“The Best Part of Believe is The Lie.”

The song “Sophomore Slump or Comeback of the Year” found on Fall Out Boy’s second studio album From Under the Cork Tree contains a line that I would like to discuss. The bridge of the song contains the following line-

 “The best part of believe is the lie.”

I think this is one of the best lyrics penned by Pete Wentz and company. To truly believe in something or someone requires some lying whether it be to oneself or directed towards another. It’s similar to the adage of fake it until you make it. I wonder if that saying really means lie to yourself until something happens or perhaps it’s lying to everyone including yourself. I think Wentz’s line is following a similar reasoning. Believing requires the suspension of belief for certain outcomes no matter how unlikely. Isn’t this considered a fib? When someone asks me to believe in them, am I supposed to lie to them and say I do even though I don’t?  Or perhaps it means I must lie to myself and convince myself that they will succeed. Or even I subconsciously lie to them because I love them.

There are many facets of believing and I could spend eternity enumerating all the different beliefs in the world such as religion and personal mantras. I think the more interesting concept would be to discuss the idea of a lie. What exactly is a lie? Well a lie is when the truth is not told in favor of another outcome that didn’t actually happen. But what is happening when I lie to myself? So maybe I should adjust the definition to a belief not based in or backed by reality. I can get further down the rabbit hole and state what exactly reality is but that is for another time. In any case, are lies good or bad? Well if you say bad then let’s examine that line of thinking. I’m sure most people would agree that lying about cheating, stealing etc. are not proper and just behaviors. But always telling the truth can be hard. What if a friend has an ugly shirt on and it looks terrible to me according to my subjective opinion. This person is a friend though and in order to remain their friend and have their support, I decided to lie and say ”Yes, your brown and green shirt looks great.” This kind of fib happens every day.

Consider when a parent is on her deathbed and her daughter comes in for the final time. The mother turns to the daughter and asks her if everything is going to be ok. And the daughter looks into the dying light in her mother’s eyes and softly says “No.”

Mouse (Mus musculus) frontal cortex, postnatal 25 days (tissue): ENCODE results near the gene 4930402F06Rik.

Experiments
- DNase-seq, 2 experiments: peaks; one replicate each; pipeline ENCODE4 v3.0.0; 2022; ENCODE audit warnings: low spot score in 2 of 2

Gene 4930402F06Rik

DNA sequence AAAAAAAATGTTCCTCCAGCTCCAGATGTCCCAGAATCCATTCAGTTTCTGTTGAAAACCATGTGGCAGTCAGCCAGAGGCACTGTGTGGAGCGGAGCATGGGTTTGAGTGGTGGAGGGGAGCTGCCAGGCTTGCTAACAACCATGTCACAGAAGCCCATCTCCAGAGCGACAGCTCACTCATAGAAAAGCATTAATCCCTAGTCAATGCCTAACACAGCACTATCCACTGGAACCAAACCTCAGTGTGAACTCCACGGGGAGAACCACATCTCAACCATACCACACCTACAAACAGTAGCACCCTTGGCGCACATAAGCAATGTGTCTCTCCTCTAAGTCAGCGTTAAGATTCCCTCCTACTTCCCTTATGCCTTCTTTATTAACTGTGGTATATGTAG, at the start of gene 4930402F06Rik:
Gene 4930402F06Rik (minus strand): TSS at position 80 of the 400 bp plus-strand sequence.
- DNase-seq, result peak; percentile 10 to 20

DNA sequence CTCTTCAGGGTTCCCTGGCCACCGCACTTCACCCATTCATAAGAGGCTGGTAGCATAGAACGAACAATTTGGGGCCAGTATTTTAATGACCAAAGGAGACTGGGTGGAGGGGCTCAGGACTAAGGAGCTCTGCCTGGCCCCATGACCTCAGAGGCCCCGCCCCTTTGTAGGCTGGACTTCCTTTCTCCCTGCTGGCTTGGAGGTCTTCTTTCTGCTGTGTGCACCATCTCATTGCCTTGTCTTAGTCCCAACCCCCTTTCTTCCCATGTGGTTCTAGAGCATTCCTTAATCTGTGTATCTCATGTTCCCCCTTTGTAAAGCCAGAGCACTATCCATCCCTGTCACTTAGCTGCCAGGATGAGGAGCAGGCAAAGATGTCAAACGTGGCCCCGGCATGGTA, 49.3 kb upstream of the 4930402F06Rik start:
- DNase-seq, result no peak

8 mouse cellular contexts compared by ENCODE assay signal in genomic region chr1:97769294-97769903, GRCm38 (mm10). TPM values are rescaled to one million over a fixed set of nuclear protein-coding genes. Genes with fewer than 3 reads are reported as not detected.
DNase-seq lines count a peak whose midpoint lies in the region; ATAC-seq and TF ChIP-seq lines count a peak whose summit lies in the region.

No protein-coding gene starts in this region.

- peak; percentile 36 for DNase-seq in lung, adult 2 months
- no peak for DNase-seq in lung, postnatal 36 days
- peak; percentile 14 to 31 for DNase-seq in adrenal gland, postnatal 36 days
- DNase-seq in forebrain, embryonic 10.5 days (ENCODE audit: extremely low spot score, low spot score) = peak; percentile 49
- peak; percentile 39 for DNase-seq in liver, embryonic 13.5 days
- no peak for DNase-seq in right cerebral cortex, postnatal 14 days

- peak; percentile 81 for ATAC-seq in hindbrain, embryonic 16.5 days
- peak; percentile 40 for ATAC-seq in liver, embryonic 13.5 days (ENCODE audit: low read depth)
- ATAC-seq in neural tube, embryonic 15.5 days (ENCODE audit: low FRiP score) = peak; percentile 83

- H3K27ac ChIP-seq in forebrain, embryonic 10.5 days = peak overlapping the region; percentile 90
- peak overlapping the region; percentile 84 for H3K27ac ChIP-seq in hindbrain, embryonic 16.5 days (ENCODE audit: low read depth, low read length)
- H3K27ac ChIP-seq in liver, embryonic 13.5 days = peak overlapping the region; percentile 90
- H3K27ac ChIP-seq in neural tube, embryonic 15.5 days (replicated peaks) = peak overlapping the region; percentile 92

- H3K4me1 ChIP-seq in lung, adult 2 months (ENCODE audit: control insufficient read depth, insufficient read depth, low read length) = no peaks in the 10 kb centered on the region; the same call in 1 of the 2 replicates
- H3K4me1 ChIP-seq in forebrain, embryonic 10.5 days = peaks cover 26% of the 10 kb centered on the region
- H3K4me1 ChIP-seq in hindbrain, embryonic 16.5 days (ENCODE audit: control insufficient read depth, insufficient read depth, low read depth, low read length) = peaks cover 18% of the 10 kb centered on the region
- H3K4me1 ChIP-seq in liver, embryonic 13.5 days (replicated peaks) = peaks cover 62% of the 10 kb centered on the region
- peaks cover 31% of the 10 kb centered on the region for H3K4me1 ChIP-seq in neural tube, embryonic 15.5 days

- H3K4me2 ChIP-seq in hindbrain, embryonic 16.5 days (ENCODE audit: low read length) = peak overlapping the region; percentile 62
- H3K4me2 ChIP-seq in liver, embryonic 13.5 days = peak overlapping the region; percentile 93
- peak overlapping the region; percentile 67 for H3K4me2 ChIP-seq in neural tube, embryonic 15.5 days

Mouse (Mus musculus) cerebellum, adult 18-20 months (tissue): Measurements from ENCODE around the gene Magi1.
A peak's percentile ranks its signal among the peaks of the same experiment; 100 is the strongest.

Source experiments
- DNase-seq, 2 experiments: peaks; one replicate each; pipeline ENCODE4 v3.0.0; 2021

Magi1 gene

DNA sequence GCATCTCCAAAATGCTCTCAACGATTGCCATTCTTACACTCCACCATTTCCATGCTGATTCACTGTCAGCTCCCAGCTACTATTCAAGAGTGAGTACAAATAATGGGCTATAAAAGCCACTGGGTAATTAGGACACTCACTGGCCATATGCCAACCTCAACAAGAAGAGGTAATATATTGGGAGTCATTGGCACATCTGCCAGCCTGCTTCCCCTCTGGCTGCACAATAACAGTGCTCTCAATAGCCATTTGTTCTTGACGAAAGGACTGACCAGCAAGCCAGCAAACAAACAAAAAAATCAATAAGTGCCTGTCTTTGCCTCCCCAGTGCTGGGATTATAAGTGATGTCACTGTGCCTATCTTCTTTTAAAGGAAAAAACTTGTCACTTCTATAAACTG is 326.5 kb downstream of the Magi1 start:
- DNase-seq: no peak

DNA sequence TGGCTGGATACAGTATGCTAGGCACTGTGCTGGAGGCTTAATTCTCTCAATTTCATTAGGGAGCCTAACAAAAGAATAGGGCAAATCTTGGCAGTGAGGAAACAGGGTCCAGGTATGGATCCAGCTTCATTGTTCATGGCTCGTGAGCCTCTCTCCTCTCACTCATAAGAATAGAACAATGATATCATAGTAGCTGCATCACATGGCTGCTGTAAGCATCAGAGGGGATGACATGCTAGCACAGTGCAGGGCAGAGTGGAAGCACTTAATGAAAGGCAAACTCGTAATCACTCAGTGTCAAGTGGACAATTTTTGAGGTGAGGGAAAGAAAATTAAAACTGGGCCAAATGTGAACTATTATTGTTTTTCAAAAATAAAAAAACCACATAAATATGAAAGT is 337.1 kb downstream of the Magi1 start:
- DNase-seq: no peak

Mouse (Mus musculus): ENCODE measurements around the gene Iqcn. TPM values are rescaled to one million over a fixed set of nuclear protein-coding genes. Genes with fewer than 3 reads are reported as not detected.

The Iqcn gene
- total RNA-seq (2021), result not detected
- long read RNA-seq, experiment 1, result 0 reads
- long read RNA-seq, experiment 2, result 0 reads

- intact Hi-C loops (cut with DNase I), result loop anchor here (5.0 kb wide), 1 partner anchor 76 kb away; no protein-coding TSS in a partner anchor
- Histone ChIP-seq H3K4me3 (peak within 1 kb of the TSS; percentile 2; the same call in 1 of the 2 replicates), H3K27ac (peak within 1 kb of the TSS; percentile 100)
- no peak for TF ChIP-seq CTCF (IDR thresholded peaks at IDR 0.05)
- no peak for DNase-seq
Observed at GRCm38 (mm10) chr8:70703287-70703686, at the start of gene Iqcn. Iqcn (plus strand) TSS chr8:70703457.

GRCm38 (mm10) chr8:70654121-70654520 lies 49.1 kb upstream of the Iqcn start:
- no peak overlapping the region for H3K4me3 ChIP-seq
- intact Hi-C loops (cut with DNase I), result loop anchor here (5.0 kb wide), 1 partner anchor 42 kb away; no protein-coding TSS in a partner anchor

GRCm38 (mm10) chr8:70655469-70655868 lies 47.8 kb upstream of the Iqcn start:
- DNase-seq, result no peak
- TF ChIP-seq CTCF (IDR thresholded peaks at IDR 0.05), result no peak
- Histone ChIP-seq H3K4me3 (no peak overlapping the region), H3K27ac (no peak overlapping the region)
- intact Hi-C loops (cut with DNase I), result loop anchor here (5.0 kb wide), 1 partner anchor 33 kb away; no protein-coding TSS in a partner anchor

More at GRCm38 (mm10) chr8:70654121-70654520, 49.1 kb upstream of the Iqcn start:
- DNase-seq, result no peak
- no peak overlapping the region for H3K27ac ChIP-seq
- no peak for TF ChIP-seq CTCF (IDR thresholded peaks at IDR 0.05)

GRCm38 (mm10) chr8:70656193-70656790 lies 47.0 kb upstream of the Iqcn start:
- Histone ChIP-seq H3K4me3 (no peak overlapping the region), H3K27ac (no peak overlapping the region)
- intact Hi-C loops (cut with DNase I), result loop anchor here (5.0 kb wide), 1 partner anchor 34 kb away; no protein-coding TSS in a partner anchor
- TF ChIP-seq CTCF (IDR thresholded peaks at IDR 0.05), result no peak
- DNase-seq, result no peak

Perhaps this scenario and outcome doesn’t happen often because it seems absurd when framed as such. Of course the daughter is going to lie because it is morbid to tell a dying soul that they are at their terminal limit. Or maybe it’s actually the ultimate form of tribute and devotion to be able to steer through the pain and defeat and say earnestly that the end has come for you and I will be there for you until your time ends.

 There is also the issue of absolute truth from a moral standpoint. Can absolute truth even exist? Let’s take a baby that is misshapen. His head is too big for his body and his face is asymmetrical. I am sorry for picking on babies but they are an easy target. A passerby glances at this thing and he softly says to himself ”What a funny looking creature.” Meanwhile the parents think with all their heart that this less than handsome baby is the most beautiful thing in the world because he is the embodiment of the union that conjoins that couple. This is a valid opinion and so is the other varying opinion by the stranger. So what is the lie and what is the truth? It’s impossible to say because as long as subjectivity exists, I don’t think objectivity can ever be absolute. Sure gravity works a certain way and to say that gravity is a process of gravy and lust would be absurd and objectively wrong. But what if someone can present a valid argument for this assertion and all of a sudden my feelings of resolute conviction are diminished. Then it seems like there are varying degrees of truth and fiction.

 Another interesting concept is the existence of entertainment. Many movies take place in a fictional setting and the roles are literally people pretending to be other people. Now it may be a matter of semantics but aren’t actors just professional liars? They pretend to be people they are not, though the intention is not malicious, it’s simply to provide entertainment. A suspension of belief must take place. The audience must forget that they are watching a bunch of people pretending to display emotion and character and this technically means they must lie to themselves. They are tasked with forgetting base reality, and instead must pretend to be omnipresent observers watching events take place in a fake realm.

The same can be said about many lyrics or novel. When lyricists lie and create inauthentic scenarios in their songs, should this be shunned because they are lying? What about characters in a book? We have to lie to ourselves even though the exact thoughts expressed by these characters weren’t actually genuine thoughts in that exact way.

So perhaps truth and untruth are not inherently good or bad. It’s a matter of how they are used even if that is a rather trite argument.

Published by Casey Melnick

Casey Melnick is a freelance writer who resides in Cleveland, Ohio. A graduate of The Ohio State Fisher College of Business, he is adept at simplifying technical language and summarizing data using efficiency and creativity. Casey specializes in writing, poetry, music, photography and blog posts.

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